The Torrance Memorial Family Medicine Center in Torrance, Calif., sports a 50 foot diameter turret and was designed by the architectural firm of Caruana & Associates, Long Beach, Calif. The project architect, Rick Hammond, stated that, it’s a great system and the roof turned out wonderfully. We sent MCA the specifications and they custom made the tile to lay out perfectly for the turret. They also supervised the installation. The turret is a perfect cone, and turned out much better than segmenting the pieces to fit. We looked all over and couldn’t find anyone else to custom make the turret tiles. We’re very happy with the finished project. Hammond also noted that the roofing contractor did a great job as well as the framing contractor, who bent the sheeting plywood to form a perfect deck.
The roofing contractor on the Torrance Memorial Family Medicine Center project was San Marino Roofing, Orange, Calif. Greg Pebbles of San Marino states that the installation went smoothly with no problems. It was easy to estimate. We just sent MCA the specifications and they sent us back the correct number of tiles for each course along with a course-by-course layout. It was all very concise and easy to install. This is the first tile turret we’ve ever done without a tile saw. It came out right the first time and was no different than ordering the tile for the rest of the roof. It was unbelievably smooth, Pebbles noted.
But what about breakage, always a fact of life in a tile application. Breakage was not really a factor and was as low as 3% or 4%. We just ordered exactly what they recommended. MCA had allowed enough for breakage and everything came out fine. We saved quite a bit on labor and the owner ended up with a better, more watertight roof. There was no cutting or piecing together. MCA’s method is much more precise. It has a good, solid sound or ring to it when you clank them together. MCA makes a good tile, Pebbles added.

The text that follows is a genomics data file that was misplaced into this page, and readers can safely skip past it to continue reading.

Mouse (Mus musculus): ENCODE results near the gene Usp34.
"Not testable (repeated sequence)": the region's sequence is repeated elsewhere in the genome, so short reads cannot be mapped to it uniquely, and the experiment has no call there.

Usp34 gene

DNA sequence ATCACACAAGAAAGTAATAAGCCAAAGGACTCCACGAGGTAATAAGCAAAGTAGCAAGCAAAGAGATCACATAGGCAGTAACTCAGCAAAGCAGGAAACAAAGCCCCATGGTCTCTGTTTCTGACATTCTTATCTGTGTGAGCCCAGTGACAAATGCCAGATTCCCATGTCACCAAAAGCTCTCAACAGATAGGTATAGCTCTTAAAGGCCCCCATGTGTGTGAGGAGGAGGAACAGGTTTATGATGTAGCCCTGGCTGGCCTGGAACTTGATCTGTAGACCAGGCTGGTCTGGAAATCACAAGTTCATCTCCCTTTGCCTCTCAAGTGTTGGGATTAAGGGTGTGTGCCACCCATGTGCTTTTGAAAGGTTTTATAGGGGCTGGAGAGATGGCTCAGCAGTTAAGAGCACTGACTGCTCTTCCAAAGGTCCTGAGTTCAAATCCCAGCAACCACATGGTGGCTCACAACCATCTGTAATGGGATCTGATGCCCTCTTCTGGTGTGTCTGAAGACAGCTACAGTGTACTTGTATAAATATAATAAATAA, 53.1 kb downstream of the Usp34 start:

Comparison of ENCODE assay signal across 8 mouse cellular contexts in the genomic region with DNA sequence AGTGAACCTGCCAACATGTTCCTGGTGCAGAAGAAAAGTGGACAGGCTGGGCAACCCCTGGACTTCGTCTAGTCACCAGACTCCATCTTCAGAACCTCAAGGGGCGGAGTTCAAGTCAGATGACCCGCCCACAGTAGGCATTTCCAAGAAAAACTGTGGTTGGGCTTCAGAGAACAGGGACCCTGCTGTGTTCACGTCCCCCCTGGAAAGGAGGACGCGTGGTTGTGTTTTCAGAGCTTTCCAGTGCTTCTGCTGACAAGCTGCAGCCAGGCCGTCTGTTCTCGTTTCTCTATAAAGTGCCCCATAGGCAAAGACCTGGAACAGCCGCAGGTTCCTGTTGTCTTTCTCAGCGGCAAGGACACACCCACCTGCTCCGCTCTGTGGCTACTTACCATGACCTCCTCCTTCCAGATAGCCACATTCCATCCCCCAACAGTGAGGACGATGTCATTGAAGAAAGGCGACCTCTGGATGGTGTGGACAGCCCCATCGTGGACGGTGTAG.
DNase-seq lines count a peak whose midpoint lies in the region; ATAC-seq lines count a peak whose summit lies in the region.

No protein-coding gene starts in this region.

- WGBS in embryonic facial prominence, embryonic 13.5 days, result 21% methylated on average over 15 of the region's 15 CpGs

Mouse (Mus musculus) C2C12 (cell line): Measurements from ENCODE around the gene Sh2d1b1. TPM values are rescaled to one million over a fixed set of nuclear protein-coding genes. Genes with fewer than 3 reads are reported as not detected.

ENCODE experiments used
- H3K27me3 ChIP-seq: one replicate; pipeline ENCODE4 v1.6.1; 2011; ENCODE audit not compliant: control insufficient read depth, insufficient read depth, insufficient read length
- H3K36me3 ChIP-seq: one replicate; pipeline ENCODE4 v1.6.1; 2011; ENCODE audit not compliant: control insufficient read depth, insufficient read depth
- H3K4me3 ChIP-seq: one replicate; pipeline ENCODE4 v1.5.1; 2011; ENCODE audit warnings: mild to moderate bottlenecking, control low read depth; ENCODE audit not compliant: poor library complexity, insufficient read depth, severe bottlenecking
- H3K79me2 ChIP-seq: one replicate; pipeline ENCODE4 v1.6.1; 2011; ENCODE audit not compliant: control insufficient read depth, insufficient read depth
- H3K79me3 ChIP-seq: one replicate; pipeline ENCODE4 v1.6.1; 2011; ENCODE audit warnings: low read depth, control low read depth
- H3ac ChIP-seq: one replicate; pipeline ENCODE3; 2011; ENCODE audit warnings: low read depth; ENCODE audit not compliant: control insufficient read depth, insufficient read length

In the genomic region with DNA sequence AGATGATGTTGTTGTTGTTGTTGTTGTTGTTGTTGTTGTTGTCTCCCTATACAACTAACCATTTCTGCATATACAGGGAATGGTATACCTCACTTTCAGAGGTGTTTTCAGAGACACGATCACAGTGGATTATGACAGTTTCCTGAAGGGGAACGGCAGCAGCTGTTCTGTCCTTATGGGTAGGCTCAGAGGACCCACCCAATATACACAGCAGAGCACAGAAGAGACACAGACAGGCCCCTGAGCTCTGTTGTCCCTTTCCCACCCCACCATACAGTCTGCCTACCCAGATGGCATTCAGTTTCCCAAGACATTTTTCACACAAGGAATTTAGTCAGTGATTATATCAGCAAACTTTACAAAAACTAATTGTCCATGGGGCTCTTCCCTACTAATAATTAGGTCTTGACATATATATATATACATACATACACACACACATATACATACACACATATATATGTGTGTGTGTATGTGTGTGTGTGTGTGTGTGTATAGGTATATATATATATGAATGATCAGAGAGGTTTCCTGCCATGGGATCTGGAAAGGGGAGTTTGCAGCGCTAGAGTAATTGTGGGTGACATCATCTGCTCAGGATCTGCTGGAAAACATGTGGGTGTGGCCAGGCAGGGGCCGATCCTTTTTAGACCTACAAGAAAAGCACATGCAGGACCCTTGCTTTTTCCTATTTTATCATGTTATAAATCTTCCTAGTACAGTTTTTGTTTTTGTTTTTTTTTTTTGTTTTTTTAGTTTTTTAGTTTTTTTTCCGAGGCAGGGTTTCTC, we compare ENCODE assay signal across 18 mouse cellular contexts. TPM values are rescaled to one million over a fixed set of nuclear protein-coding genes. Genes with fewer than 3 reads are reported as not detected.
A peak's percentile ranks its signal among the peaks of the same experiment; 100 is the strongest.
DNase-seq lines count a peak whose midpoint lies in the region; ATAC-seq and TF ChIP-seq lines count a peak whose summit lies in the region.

The roof and turret on the Hotel La Francesca, Yamaguchi City, Japan, was installed by the Oshima Roofing Company. The tile was made at MCA’s plant and exported to Japan. Toshiyuki Oshima of Oshima Roofing states, We never installed turret tiles before but we had a little experience with two-piece mission tile. At first, we were concerned about possible leakage and wind damage, and this put more pressure on us for this project. The manufacturer recommended the use of a modified bitumen type of underlayment and provided step-by-step installation instructions. Frankly, the job was much easier than we thought and best of all, the finished project looks fantastic! The owner of the hotel was extremely happy with the roof. Every time our customers go to the Yamaguchi area, we always recommend they take a look at the project.
Suzuki adds, Almost any size and slope of turret can be roofed with two-piece mission tiles. With our turret system, the roofing contractor no longer has to use the trial and error method of cutting the tiles to fit the shape of the conical roof. With the pitch, radius and shape of the roof, MCA can custom make the tiles to fit. MCA can quote the number of pieces easily with our computer take-off. With each shipment we provide step-by-step installation instructions.